We’re nearly a year into the COVID-19 pandemic. Last March, when we temporarily closed our offices here in Boston and sent everyone to work from home, I couldn’t have foreseen how long we would be working remotely. Nor could I have imagined how everyday things that we took for granted would evolve under COVID-19. The technological and social implications of not only moving an entire workforce out of the office, but also managing remote learning accommodations and even just going to the store have all changed dramatically.
Like many great leaps in science and technology, there’s a strong chance that when we arise from the current situation, we’ll find that overcoming the challenges posed resulted in significant advancements in how we deliver, receive and integrate healthcare services.
One of the evolutions that I’ve found particularly exciting as a healthcare technology professional is the increased use of online patient engagement tools to coordinate services and manage the heightened demand put on hospitals. This paradigm shift has become extraordinarily important at a time when maintaining social distance has become an urgent public health necessity.
We’ve seen that the COVID-19 pandemic has spurned an opportunity and necessity to accelerate technology innovation in healthcare. A 2020 study performed Health Research Policy and Systems concluded that – “Efforts to promote innovation in healthcare are more likely to succeed if they are based on an understanding of the forces that drive the spread and scale-up of innovation.” It’s safe to say that the emergence of COVID-19 as a global public health crisis has proven one of the principal forces driving a resurgence in innovation-focused as improving healthcare delivery.
At Picis, we have seen many of our clients engaging in new and exciting ways of managing their patient backlogs in the face of the pandemic. Which often includes digitizing what have traditionally been direct, person-to-person interactions with the healthcare system.
An example that comes to mind is the case of Ontario, where providers such as Brockville General Hospital use online appointment scheduling tools to allow patients to book COVID-19 consults without the need to interact directly with the healthcare system as they once did. In times such as this, the demand for services may have a considerable impact on a hospital’s ability to operate effectively. Digitizing the appointment booking process can help smooth out some of the peaks in demand. Additionally, these tools can help limit exposure and help drive schedule compliance, which are critical to the success of healthcare services.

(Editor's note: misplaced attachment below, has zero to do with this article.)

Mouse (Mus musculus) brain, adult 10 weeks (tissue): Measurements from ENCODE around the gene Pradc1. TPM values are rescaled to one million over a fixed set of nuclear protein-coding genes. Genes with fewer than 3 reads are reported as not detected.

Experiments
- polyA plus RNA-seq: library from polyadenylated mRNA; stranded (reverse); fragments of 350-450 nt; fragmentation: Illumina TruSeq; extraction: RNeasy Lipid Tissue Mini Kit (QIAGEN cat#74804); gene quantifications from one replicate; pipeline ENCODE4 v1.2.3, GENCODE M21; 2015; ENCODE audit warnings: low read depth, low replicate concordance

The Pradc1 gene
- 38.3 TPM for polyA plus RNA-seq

Leveraging an online scheduling solution can add a level of decision support to the booking process. By adding assessment tools into the booking system, hospitals can perform initial validation symptoms and complaints without the need for direct interaction. Providing a means to validate the criticality of symptoms, ensure that appointments are booked with the appropriate providers, and potentially redirect patients as needed.
In the current healthcare environment, tools such as online appointment scheduling can help organizations reduce the demands on their staff while at the same time allowing an essential way for their patients to interact.
About the Author
Jay Adams, Vice President, Sales and Marketing
Jay Adams is a senior business and technology leader with more than 12 years of client-facing experience delivering best in class professional services and technical support to a broad range of healthcare organizations. A proven track record of implementing business strategies to drive revenue growth, enable customer success, and build enduring organizations. Over a 10-year period, Jay has moved through every level within the Picis support organization and has been an integral part of working with customers to make the most of their investment in the Picis solutions.
Prior to joining Picis, jay held various technical positions within large organizations, including CVS Health and subsidiary Minute Clinic. Additionally, as a Second Class Petty Officer in the United States Navy served overseas supporting electronic systems for the F/A–18 strike fighter aircraft.
Jay holds a Masters of Business Administration and Bachelors of Science in Information Technology from Western Governors University and a Masters of Science in Information Technology at American Public University.